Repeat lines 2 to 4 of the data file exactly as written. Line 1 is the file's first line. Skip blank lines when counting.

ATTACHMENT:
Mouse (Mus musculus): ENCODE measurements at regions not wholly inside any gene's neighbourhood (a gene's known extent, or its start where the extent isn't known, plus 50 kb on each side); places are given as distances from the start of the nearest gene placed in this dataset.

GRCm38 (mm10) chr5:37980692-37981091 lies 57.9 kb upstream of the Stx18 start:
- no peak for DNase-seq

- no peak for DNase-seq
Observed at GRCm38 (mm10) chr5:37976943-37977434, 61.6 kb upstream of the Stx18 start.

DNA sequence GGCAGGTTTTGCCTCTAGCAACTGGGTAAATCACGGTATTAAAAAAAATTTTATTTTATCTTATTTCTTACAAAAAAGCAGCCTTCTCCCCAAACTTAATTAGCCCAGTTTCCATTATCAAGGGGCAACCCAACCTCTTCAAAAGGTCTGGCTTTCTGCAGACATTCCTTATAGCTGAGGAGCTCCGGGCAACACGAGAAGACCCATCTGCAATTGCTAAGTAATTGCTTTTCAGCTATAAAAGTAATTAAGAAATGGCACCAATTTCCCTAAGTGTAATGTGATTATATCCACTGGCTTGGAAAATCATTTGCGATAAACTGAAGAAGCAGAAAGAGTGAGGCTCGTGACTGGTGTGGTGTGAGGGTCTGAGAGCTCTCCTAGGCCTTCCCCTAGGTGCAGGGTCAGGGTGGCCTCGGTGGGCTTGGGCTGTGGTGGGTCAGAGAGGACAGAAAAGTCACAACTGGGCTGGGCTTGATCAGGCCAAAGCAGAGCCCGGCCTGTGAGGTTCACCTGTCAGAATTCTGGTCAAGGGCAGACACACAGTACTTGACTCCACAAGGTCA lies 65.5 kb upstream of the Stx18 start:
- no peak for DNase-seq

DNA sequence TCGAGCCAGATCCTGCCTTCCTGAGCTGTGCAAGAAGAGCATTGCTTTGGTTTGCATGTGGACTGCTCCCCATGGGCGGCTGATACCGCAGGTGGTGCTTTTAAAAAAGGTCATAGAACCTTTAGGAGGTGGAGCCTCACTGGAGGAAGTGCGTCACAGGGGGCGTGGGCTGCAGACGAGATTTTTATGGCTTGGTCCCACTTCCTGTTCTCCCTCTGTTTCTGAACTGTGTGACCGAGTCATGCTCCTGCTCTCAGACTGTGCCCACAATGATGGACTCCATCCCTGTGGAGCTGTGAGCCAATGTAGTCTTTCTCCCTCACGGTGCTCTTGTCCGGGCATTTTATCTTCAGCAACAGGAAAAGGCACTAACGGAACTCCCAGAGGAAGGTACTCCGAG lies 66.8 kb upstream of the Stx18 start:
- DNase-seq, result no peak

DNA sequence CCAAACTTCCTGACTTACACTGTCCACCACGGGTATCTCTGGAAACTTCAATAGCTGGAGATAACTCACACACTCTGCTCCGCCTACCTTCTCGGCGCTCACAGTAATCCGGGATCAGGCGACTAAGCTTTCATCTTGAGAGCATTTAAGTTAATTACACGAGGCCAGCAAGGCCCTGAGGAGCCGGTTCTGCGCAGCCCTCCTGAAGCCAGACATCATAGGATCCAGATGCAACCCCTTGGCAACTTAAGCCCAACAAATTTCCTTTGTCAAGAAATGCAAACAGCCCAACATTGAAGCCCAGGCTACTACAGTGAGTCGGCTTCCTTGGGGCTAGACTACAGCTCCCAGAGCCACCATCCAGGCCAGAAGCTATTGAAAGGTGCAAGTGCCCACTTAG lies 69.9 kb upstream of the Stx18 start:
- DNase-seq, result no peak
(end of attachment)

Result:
GRCm38 (mm10) chr5:37980692-37981091 lies 57.9 kb upstream of the Stx18 start:
- no peak for DNase-seq

- no peak for DNase-seq